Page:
That means you can keep it at 4˚C for ten days, 10˚C for four days, 1˚C for forty days and etc.

    There is a device (that I think Bushwear sell) that is based on this equation. It monitors fluctuations of temperature and adjusts hanging/fridge time to suit.

    The other thing I have read is that anything over 7˚C will accelerate the deterioration.

    Alan

    p.s. found the tenderum device...

    Portable Timer Tenderum - Larder Equipment - Stalking, Hunting Shooting


    p.p.s. Found some info on the Tenderum site...

    What is the appropriate temperature during hanging?
    During the first twelve hours the meat’s temperature should not fall below 10C since the meat otherwise can be affected by cold contractions. Meat affected by cold contractions becomes hard, tough, and impossible to tenderise. After the first 12 hours, the temperature should be below 8C since bacteria harmful to humans can not multiply at these temperatures. A low temperature means that the animal needs to hang longer while a higher temperature leads to a quicker tenderisation. This means that by adapting the temperature of the game fridge the timing for when the meat is fully tenderised and ready to be processed can be controlled. The temperature in the game fridge can easily become uneven as the heavier cold air drops down toward the floor of the fridge. By installing a fan in the game fridge the air is mixed and the temperature is more evenly distributed.For how long should I hang the meat?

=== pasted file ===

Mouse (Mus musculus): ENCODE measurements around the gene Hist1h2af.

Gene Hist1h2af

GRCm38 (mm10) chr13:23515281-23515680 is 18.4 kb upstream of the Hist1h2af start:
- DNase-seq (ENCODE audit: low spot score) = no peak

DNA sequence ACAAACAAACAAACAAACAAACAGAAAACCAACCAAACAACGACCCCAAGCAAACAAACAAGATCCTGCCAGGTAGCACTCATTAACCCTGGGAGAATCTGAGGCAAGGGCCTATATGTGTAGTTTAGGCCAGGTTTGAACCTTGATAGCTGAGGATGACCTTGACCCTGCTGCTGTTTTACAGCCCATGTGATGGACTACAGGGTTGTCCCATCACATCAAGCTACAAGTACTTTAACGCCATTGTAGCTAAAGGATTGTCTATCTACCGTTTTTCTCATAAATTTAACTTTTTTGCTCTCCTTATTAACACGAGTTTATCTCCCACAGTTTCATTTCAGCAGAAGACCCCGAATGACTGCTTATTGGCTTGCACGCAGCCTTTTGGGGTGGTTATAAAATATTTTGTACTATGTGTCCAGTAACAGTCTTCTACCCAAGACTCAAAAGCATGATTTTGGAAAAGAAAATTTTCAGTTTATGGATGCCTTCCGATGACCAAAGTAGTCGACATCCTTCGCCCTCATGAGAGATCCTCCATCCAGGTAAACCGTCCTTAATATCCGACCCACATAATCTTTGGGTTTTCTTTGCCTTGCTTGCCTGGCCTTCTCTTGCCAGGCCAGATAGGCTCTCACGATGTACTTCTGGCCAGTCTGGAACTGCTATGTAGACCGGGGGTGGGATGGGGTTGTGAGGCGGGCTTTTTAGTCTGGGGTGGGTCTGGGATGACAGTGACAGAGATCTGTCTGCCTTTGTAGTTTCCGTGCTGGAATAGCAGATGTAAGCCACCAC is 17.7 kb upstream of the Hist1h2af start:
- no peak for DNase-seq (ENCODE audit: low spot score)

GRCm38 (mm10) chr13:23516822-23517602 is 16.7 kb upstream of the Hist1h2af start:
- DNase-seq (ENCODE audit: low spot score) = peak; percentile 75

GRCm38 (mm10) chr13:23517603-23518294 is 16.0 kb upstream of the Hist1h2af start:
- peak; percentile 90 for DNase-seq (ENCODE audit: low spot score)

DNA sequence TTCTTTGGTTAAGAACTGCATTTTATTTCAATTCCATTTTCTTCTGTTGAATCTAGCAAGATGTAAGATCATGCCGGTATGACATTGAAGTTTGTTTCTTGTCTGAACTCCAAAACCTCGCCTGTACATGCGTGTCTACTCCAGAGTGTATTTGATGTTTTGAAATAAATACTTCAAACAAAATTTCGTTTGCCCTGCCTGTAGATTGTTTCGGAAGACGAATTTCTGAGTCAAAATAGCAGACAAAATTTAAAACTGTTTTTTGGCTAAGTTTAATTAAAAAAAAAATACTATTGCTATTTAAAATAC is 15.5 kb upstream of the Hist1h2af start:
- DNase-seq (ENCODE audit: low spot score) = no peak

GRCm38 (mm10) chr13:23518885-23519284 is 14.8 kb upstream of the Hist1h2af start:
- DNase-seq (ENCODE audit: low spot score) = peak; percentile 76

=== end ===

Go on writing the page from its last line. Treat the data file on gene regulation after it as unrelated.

The meat should hang for at least 40 degree days where degree days are calculated by multiplying the average temperature by the number of hanging days. By using a Tenderisation Timer in the game fridge you get full control over the tenderisation process and also see how much time remains for the meat to become fully tenderised. The wall-mounted Tenderisation Timer also provides information on the conditions in the game fridge by displaying the temperature and humidity level.How do I know if the tenderisation level is acceptable?